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Jun 9, 2013
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New Hampshire
I have found that a drop of BLO on the paper towel makes a significant difference in the ease of application of the thin CA. I always use a plastic bag so that if it gets too hot the I can get my finger away from the towel.Not much worse that hot curing CA stuck on your finger! (been there, done that)
 

Woodchipper

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If you are concerned about paper towel lint, try coffee filters. They are lint free and are dirt cheap. They are used by a multitude of custom fishing rod builders. That is how I learned about them.
 

MRDucks2

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I have found that a drop of BLO on the paper towel makes a significant difference in the ease of application of the thin CA. I always use a plastic bag so that if it gets too hot the I can get my finger away from the towel.Not much worse that hot curing CA stuck on your finger! (been there, done that)


A few years ago I used some of the newer HOT CA on a project for the first time in years, not realizing it was as hot as some of the specialty stuff used in the RC Car world a few decades ago.

It seemed to be doing well, got a little extra on my finger which I absent minded lay wiped on my thin T-Shirt. As I continued working I got this searing burning pain on my belly. Looked down expecting a super fire-ant (lived near Houston at the time) only see the finger wiped t-short spit smoking against my skin.

I began to pul the shirt away, only to find it attached and getting hotter. Moment of truth, I tugged the material and pulled away the patch of skin.

Showed that scar to my grandkids to warn of the dangers of super glue.

Much worse than a finger.


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ramaroodle

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Seattle
I have found, through careful trials and research, that I can screw up a good CA finish with every method mentioned. And get a great finish with each one. I am searching for the consistency I desire, which will most likely come from practice and experience from any one of the methods. None are a magic wand for CA finish.


Sent from my iPhone using Penturners.org mobile app
+1 Amen!

I just tried switching to craft foam from paper towels to see what all the brouhaha was about. Screwed that up until I learned how to apply it. Now I get the same results with both but they have to be used with a different technique. Can't say one result is any better than the other but I probably do use less than half as much product with the foam but the paper towels seems an easier application.
 
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MRDucks2

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One other key point in my CA trials. Turn a 6-7 inch piece of pine down to barrel size and practice. I have found on a piece that size, I can trial a couple of different methods and compare them, then turn it all off and try again.

I did this initially to learn but have decided to do it again as I go 1-3 months big on wood then 1-3 months bug on resins. I generally fail to get the finish I want on the first couple of wood pens when I go back.

Scrap practice is a lot easier than learning I forgot something, the CA is different, the temp is different or the humidity had changed and things do not work like they did 60 days ago.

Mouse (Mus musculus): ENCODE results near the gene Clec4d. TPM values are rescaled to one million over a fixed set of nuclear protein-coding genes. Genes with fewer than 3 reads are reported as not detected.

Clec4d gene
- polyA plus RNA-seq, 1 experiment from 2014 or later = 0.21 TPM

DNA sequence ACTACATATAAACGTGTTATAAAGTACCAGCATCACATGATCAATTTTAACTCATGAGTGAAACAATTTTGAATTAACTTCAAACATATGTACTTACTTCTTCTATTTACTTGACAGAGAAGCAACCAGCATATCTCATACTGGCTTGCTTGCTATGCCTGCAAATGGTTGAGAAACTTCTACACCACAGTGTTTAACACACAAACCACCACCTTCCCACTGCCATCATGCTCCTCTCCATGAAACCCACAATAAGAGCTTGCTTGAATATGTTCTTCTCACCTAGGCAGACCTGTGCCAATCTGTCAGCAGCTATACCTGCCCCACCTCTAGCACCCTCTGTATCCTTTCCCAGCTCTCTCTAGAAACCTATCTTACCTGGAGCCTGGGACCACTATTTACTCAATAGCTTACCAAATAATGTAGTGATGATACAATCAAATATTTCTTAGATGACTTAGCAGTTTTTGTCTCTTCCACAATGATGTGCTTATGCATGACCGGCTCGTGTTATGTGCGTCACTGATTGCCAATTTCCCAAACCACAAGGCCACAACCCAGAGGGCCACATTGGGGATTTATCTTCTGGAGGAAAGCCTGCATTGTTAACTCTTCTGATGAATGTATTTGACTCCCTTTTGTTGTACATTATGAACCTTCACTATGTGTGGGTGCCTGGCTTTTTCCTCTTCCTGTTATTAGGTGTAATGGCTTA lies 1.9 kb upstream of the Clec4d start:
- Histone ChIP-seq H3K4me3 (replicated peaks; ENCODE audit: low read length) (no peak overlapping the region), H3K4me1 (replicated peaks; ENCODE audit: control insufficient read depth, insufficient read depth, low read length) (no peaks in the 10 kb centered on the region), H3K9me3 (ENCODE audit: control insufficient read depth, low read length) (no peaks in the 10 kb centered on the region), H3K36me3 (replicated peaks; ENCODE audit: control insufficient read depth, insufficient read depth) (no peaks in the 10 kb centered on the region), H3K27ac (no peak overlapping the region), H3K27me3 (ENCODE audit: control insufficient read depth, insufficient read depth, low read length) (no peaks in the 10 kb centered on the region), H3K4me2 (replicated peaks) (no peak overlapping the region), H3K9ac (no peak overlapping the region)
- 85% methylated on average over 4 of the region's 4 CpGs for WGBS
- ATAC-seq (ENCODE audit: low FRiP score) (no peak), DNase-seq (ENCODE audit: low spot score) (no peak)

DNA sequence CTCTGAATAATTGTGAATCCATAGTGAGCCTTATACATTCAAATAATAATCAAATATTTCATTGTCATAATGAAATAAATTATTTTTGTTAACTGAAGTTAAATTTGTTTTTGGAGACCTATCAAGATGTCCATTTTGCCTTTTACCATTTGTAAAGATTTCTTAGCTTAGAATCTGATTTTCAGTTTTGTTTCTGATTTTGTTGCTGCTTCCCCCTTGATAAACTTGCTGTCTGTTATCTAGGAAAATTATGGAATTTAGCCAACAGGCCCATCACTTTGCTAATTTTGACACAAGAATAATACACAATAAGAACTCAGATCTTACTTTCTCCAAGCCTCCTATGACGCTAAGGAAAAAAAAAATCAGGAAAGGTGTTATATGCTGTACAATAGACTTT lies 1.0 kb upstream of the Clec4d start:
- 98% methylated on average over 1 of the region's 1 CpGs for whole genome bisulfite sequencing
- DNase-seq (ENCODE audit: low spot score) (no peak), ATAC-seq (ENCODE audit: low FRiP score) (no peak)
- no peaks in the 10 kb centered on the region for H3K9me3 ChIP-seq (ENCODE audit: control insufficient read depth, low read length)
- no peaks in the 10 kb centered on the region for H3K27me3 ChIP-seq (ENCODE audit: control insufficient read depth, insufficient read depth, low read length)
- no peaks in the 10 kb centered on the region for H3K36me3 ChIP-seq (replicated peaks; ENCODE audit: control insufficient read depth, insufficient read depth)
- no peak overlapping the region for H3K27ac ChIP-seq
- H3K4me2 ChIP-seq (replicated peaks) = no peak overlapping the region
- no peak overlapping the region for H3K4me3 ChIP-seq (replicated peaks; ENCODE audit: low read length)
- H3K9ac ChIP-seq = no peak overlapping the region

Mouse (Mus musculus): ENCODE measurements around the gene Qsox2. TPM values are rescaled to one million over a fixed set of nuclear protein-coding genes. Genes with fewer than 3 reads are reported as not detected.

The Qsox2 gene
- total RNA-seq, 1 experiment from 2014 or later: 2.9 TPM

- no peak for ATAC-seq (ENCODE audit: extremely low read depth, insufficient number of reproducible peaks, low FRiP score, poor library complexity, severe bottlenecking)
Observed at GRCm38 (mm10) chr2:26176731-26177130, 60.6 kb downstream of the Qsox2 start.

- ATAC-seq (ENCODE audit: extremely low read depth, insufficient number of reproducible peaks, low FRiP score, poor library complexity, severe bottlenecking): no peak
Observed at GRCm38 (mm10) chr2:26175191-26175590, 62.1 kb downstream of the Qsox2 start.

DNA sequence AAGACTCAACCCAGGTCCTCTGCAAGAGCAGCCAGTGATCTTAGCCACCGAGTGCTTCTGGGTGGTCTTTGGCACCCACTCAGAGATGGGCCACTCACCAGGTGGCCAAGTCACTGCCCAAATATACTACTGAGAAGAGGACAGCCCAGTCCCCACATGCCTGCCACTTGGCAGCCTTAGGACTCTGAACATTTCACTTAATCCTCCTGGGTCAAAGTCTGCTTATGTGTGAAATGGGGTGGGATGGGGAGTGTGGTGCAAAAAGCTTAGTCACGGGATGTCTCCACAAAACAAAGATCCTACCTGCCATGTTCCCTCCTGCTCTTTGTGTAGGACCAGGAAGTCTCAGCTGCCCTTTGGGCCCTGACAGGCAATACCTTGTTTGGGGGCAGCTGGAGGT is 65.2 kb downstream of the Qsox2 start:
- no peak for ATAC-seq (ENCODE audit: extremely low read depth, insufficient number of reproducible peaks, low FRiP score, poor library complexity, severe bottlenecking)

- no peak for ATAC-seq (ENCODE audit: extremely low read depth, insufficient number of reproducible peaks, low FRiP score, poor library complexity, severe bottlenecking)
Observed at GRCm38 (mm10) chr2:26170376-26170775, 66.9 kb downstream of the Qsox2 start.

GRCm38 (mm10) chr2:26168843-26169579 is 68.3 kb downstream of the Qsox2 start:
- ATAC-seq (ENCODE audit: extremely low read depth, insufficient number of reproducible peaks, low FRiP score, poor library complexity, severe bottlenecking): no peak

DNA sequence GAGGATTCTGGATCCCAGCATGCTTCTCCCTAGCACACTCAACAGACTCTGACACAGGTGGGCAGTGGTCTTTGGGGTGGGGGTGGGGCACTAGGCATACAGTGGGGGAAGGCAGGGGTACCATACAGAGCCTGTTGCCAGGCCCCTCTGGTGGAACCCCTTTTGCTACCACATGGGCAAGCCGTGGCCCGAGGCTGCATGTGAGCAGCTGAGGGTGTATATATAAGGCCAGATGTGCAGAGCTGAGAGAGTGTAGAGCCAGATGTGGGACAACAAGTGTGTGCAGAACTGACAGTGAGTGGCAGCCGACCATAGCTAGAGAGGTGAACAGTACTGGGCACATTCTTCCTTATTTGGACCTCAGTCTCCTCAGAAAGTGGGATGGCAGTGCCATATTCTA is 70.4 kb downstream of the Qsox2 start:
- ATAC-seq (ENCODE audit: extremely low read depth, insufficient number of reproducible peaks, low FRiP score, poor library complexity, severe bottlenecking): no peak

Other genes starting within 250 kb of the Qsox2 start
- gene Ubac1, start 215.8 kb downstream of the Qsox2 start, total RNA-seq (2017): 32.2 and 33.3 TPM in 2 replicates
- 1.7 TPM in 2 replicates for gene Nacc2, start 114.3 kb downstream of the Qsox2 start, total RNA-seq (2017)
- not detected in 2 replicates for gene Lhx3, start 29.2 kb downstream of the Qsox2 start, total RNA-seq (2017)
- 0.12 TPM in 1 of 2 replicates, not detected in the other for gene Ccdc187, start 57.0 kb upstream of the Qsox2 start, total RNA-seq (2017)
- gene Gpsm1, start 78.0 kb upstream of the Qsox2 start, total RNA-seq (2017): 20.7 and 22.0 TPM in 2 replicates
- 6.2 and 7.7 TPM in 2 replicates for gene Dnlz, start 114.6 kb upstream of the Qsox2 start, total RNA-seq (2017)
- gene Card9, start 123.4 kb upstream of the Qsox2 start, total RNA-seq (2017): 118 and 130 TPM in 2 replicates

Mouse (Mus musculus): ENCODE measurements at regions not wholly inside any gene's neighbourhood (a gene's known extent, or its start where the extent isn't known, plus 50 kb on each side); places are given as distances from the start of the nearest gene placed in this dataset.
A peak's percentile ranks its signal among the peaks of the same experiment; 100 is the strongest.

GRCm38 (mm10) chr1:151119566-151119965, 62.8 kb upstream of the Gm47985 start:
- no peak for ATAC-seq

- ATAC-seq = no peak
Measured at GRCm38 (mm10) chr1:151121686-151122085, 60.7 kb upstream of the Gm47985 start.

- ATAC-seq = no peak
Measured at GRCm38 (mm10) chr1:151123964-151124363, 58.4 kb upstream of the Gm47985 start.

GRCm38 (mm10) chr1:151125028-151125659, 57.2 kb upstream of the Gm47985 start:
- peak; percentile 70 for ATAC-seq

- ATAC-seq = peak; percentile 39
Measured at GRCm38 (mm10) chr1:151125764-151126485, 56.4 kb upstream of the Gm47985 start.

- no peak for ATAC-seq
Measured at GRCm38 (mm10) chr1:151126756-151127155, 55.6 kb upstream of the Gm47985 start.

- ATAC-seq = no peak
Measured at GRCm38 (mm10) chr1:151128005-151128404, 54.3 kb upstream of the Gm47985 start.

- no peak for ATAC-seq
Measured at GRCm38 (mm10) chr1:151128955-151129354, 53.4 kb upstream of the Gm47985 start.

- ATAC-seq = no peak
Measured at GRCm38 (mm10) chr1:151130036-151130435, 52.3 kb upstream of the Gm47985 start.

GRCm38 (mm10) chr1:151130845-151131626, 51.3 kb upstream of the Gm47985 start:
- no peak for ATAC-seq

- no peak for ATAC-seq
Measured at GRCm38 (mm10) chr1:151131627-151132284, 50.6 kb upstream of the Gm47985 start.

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sbwertz

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I do not use or like THIN CA. Medium for me. Welcome aboard!!
Thin CA is great for stabilizing punky spots in a blank. Soak it with Ultra Thin and it will smoke like mad, but then you can turn it. Also for inlay, I put in a little medium, then the fill, then a drop or two of Ultra Thin on top.
 

MDWine

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Some time ago, the BLO trick was touted as the best method.
Obviously, the best method is one where YOU are in control and can produce the finish YOU want!

It all boils down to practice with the method of your choice.
 

vtgaryw

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Milton, VT
My applicator hand (right in my case), I can just use the blue paper towels. The biggest reason I wear gloves (latex, not nitrile) is because the hand I hold and squeeze the bottle with is the one that gets covered in drips from the bottle.

-gary
 

KenB259

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Michigan
It is all just a method and there is no right or wrong way to do things just different. As far as paper towels absorbing more yes but when you put on a glove tip or plastic bag you are not using all that is on the bag either so enough with that nonsense too. I use blue shop towels to put my CA on and do one to 2 wipes back and forth and done. Rip another small piece off for next layer and so on This is my tried and true method that works well for me and has been for whatever time I have been doing pens. I find I get more even application than with those plastic bags. Again my opinion as all other have given their opinions. Find something that works for you and stick with it and you will keep getting more proficient at it. Yes experiment if you chose and that is how you find what works for YOU!!! Happy finishing. :):):)

By the way welcome to the site and this being your first post. Hope you stick around and any questions ask away.


The Method described above is the exact way I do it and I have never had a problem with it, works great for me. I totally agree, whatever works for you is what you should do. If you’re happy with your results, then don’t let anyone tell you you’re doing it wrong.